Benny Woit

Benny Woit had a long professional hockey career - 18 seasons altogether - but just 5 full seasons in the NHL. In those 5 NHL seasons Woit was fortunate enough to win 3 Stanley Cups - more than most players get in long time career.

"I was fortunate" remembers Woit. "I just happened to be with the right guys I guess. Guys like Lindsay, Howe and couldn't go wrong with that bunch."

Woit's statement is typically understated, always downplaying his role. In reality Woit was a valuable if not noticeable member of the 3 championships. While he was a quiet, unassuming man off the ice, Woit was a bit of a hunter on the ice. He was a very defensive minded blueliner (he also briefly saw some action on RW during his career) who loved to take the body.

The one guy who appreciated Woit more than most was Red Kelly, the Red Wings superstar defenseman who often wandered into the offensive zone. He could do so secure in the fact that Woit, his defense partner, had the back end covered.

"I loved to play with Benny Woit," said Kelly. "He wasn't necessarily the fastest of the best skater in the world, but he could skate and he could hit. And when Benny would hit them, they knew they were hit. He delivered solid checks. I would be carrying the puck, and Benny would be hitting, and we'd work well together. Benny always had a great attitude, but Jack Adams liked to ride him all the time."

Adams was the Red Wings tyrannical boss, and he had many whipping boys. Woit was one of his favorite targets, but Woit would learn a unique way to deal with it.

"After a game, Jack would come into the dressing room and head straight to Benny," explained Kelly. "Pigeon-toed Adams would stand in front of Benny chewing him out for something real or imagined. After this happened a few times, Benny figured out what to do. He would rush in, grab an orange or two, and then he would toss the peels on the floor. Now Jack would come flying toward Benny, and he would slip on the peels and forget what he was saying! Benny was quite the jokester."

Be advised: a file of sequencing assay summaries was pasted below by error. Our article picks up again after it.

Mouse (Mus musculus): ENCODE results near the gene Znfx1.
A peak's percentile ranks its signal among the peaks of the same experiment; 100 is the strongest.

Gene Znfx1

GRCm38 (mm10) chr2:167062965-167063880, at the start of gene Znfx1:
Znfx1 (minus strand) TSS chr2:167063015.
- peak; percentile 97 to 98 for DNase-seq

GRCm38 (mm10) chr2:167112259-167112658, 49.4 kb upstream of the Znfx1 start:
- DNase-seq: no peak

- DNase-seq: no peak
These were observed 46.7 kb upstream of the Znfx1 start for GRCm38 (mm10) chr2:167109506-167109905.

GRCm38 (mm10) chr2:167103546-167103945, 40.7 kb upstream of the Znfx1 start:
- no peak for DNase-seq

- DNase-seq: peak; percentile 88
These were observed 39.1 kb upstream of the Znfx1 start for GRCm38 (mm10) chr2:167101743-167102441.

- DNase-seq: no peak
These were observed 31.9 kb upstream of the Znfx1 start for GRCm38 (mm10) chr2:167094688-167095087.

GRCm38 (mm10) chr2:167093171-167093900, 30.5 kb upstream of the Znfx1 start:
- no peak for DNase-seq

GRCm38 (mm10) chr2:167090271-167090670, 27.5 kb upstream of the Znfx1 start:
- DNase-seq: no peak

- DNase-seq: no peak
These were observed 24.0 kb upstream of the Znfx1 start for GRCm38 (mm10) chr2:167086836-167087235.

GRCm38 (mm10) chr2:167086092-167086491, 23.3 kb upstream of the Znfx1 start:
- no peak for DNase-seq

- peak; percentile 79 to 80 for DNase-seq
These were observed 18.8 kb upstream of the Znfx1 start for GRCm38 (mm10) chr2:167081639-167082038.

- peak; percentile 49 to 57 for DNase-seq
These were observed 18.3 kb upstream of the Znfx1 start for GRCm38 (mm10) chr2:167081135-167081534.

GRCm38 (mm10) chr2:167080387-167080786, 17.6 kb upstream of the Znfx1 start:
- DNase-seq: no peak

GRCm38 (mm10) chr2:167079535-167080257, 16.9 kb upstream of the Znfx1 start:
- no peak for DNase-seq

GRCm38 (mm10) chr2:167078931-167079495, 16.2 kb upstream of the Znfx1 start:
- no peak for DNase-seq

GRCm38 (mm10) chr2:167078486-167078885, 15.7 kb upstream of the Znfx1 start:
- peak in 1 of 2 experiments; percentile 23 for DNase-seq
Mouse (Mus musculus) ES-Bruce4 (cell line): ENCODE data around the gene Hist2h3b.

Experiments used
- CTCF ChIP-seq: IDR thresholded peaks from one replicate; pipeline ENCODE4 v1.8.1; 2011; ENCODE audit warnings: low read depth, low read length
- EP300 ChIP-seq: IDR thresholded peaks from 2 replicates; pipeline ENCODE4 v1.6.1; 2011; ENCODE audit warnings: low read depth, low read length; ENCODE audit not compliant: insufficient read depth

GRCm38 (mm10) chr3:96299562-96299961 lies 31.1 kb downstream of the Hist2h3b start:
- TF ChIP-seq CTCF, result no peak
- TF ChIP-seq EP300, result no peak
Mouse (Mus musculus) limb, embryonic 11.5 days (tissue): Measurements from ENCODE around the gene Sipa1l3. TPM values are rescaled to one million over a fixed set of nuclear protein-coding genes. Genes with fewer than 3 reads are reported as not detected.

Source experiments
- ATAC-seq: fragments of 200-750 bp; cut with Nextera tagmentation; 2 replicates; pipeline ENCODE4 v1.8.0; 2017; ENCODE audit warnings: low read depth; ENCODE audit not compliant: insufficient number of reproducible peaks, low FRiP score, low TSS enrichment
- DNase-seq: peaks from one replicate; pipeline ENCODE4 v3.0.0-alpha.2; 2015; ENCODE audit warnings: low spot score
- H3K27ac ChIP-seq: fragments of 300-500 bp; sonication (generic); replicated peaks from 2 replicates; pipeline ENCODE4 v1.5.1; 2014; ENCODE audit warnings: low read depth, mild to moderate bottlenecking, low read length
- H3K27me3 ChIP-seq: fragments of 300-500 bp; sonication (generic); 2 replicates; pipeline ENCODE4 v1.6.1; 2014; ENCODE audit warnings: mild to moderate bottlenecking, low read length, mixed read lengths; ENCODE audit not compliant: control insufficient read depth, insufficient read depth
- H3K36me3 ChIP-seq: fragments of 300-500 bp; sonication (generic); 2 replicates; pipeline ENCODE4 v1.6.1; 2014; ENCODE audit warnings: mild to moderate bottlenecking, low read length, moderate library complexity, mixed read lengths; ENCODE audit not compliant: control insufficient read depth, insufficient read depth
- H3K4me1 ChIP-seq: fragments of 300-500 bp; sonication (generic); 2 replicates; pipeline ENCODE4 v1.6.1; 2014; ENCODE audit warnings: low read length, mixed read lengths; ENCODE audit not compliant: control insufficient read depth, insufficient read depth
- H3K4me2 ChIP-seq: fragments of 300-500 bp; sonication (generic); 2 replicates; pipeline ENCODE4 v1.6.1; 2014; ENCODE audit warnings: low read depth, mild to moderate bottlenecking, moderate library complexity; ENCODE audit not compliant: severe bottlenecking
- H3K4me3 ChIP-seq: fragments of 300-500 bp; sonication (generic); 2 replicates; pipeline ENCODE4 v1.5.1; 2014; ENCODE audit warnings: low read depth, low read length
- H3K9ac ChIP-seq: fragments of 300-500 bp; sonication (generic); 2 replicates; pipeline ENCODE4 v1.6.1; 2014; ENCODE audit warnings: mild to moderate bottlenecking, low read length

It was in junior hockey that Woit, a two time Memorial Cup champion as well, first became noticed for his incredible body work. In one game he drilled a foe named Ray Gariepy so hard that Foster Hewitt, who was broadcasting the game, "nearly jumped out of the booth!" Gariepy eventually picked himself off of the ice and continued to play. "I don't think he knew who he was for a couple of weeks" joked Woit.

"I tried to hit them in the NHL but they were a little faster and a little better. I caught a few of them, though it wasn't good enough. That was our game."

Woit was traded to Chicago in 1955 where he spent a year and a half before going to the minors in 1956. He continued his career there until 1966 when he returned to Northern Ontario, Thunder Bay to be exact, where he worked as a longshoreman, something which he did in the summer time even when he played in the NHL.

"The boat comes in. We get on, load the pipes and give him what he wants," describes Woit of his days since hockey. He also loved to hunt and fish and work around the home.


c56quad 11:51 AM  

Not many people caught my Dad with his head down! Good one Benny! Fierce competitors who did what was needed and succeeded!

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